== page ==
Sven Väth in Stuttgart: Techno legend on the Schlossplatz – culture

Sven Väth will be DJing next to the art museum on June 30th as part of the Rehberger exhibition – admission is free. This should give the Schlossplatz radiance again.

Anyone who walks around Stuttgart’s Schlossplatz at night today will miss the light-heartedness of days gone by. For many years, important pop culture impulses emanated from Kleiner Schlossplatz: from the legendary Pauls Boutique bar, the free spirits on the outside staircase and the skaters in front of it. The riots of June 2020 brought with them a completely different atmosphere: Since then, the Schlossplatz has been perceived as a nocturnal nightmare, Mayor Frank Nopper (CDU) only thought of a moderately frequented “Genussplätzle” as a deterrent.

The Kunstmuseum Stuttgart is now daring to do something big: the museum has hired techno icon Sven Väth to perform on Schlossplatz. On June 30th, the artist, who redefined the role of the DJ as a star in Germany, will appear as part of the Tobias Rehberger Show to the right of the cube, in front of the stairs, from 6 p.m. to 10 p.m., with Maurizio Schmitz in the supporting act . And with free entry, the currency that equally convinces all Swabians, regardless of their origin.

A cultural-political signal

Sven Väth is looking forward to his guest appearance on the Schlossplatz: “I had an intense affair with Stuttgart over the years, especially in the 1990s. I had a residence at the Oz with Marco Zaffarano. Later I often played in the M1 and always had cool evenings there,” recalls Väth, who only had an acclaimed performance at the new Dukeland Festival in Ludwigsburg last weekend.

The DJ gig on Schlossplatz, almost exactly two years after the riots in summer 2020, is also a cultural-political signal. The performance is intended to restore the place’s lost radiance.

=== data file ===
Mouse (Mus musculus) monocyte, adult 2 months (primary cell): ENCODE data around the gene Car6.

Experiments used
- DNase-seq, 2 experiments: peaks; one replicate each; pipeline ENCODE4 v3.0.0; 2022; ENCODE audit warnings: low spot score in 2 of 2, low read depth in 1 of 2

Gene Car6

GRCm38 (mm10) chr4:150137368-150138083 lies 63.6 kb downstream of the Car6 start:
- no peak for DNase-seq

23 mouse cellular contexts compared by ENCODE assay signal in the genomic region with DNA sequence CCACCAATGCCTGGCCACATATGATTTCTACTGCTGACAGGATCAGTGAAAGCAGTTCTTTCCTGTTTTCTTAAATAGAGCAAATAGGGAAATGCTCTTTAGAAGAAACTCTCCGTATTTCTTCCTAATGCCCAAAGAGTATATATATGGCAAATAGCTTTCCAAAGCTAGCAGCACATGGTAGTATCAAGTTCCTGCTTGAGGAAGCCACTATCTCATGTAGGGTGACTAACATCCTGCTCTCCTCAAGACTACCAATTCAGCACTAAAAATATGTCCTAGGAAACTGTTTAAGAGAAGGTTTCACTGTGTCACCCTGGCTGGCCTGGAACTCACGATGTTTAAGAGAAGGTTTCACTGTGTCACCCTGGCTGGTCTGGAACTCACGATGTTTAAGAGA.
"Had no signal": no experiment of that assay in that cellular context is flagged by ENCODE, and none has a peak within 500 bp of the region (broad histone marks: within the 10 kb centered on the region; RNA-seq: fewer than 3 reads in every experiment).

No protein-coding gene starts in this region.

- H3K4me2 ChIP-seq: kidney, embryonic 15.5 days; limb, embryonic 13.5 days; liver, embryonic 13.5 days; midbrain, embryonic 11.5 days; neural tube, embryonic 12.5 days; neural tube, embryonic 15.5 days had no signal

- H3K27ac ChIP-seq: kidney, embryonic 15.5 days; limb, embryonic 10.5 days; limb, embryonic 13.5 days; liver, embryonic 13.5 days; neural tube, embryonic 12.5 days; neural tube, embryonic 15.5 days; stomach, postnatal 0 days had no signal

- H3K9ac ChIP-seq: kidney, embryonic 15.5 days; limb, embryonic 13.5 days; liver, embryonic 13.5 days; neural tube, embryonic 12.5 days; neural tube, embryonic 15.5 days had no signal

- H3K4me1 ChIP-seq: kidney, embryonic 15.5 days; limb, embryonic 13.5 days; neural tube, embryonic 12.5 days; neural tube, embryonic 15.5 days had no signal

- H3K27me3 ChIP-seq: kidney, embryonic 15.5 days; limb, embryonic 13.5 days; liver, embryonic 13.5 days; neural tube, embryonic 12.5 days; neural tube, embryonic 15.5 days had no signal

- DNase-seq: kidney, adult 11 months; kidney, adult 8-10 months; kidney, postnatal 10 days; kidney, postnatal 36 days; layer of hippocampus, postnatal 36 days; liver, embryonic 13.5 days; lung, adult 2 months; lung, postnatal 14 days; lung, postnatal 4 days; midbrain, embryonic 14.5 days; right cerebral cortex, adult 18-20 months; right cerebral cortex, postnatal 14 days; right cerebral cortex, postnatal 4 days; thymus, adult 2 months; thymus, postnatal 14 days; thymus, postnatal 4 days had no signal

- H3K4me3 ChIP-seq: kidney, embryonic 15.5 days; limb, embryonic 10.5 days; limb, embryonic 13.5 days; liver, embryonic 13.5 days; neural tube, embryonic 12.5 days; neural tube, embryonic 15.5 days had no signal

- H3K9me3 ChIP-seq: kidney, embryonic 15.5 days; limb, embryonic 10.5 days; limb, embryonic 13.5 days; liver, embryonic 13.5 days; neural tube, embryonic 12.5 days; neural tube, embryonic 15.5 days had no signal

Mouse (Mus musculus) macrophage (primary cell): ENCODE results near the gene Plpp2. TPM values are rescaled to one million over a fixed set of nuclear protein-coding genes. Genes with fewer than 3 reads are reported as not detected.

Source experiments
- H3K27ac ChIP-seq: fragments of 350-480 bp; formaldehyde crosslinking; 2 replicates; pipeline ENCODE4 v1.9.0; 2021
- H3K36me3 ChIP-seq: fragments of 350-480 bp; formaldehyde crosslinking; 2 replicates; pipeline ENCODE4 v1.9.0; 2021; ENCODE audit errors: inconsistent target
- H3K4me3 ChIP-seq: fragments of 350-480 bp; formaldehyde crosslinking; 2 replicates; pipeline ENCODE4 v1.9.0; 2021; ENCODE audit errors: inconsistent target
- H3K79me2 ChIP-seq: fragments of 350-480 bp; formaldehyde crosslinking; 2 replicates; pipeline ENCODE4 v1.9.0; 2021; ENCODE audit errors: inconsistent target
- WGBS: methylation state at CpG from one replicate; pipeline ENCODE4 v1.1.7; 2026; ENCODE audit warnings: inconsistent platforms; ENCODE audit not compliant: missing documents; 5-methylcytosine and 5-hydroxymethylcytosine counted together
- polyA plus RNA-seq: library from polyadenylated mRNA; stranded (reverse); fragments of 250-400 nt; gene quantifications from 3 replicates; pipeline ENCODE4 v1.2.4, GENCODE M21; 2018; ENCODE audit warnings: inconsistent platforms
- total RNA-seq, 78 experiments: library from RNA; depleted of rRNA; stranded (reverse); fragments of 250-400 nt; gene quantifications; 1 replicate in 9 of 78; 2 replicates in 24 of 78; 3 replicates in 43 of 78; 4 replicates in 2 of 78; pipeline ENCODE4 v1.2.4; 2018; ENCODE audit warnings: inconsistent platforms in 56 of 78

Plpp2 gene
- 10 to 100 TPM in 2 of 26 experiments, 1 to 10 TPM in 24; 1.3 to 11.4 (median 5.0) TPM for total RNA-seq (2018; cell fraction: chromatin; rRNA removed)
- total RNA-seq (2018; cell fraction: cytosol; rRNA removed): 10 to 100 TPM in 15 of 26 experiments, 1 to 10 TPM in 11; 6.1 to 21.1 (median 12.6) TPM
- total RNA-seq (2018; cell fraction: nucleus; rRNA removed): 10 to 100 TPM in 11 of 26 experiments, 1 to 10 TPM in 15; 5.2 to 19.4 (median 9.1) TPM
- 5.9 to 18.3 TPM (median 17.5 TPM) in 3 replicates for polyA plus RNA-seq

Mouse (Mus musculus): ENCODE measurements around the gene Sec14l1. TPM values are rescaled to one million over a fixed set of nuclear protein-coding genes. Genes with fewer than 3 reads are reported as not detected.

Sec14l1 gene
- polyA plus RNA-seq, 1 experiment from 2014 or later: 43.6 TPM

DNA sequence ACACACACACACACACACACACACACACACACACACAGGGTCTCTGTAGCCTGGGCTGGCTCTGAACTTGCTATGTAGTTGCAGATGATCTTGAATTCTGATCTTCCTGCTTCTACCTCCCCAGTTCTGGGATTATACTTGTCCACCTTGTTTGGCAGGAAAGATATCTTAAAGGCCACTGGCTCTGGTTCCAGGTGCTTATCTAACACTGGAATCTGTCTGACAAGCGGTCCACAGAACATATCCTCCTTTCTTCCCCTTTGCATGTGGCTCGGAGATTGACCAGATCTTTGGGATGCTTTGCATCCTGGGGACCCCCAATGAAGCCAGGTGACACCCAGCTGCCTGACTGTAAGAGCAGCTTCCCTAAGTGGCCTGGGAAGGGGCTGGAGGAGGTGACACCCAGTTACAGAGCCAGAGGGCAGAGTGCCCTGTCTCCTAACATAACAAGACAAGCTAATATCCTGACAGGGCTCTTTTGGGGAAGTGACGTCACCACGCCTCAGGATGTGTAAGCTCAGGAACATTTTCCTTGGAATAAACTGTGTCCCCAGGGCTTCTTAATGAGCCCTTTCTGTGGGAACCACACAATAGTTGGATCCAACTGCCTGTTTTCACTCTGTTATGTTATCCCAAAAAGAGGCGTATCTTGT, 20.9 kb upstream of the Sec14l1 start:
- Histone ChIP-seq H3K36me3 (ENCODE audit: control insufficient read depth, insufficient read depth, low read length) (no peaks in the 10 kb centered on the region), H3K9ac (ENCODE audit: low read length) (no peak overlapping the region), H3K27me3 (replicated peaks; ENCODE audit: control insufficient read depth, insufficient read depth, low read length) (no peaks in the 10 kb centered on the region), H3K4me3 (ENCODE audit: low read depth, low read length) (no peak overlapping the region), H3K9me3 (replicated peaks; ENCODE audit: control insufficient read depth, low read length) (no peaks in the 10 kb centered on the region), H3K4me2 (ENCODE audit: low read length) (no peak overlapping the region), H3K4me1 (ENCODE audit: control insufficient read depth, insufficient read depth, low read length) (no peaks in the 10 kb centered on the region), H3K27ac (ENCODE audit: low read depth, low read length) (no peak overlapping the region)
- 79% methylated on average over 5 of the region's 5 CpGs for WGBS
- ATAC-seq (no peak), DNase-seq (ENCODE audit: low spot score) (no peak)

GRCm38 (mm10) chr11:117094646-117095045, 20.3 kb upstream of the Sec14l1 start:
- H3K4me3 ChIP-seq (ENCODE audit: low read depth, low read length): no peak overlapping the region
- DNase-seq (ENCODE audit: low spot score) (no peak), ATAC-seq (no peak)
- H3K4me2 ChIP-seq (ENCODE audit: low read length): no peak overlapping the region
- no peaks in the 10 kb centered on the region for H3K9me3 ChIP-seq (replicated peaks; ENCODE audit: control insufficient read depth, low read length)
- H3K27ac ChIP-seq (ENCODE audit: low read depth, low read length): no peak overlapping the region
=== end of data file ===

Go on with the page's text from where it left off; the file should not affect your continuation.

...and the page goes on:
Väth is supposed to make the facade of the art museum pulsate

The art museum, as the initiator of the event, confirms the appearance on request: “I’m interested in crossing borders between the different arts, especially between art and music,” explains museum director Ulrike Groos. “Over the past few years, we have repeatedly shown exhibitions devoted to this synaesthetic connection. It can also be found in Tobias Rehberger’s retrospective, as in his light installation on the museum’s facade.” The facade work, which reacts to the music played by passers-by, is now to be made to pulsate by Väth’s beats.



Rehberger is friends with Väth. The two recently worked together in Frankfurt at the opening of the Museum of Modern Electronic Music (Momem). The first show at Momem in Frankfurt is dedicated to Väth, designed by Rehberger and curated by Torben Giese, the director of the Stuttgart City Palace. Väth also performed in Frankfurt with free admission in the heart of the city. When he appeared at the Hauptwache in early April, thousands celebrated the entry of pop culture into the museum, peacefully – as hopefully again in the future on Stuttgart’s Schlossplatz.

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Castle Square
Sven Väth’s DJ gig takes up pop culture impulses that have always emanated from the area around today’s art museum. In 2012, Ulrike Groos caused a stir when she set up a painted skate ramp by the artist Michel Majerus in front of the museum. Now an artistic-musical intervention in the public space takes place.

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Sven Väth is on a roll: “Catharsis” was released in February, his first album in almost 20 years. In April, the Museum of Modern Electronic Music (MOMEM) in Frankfurt opened with the exhibition “It’s simple to tell what saved us from hell” about his work.

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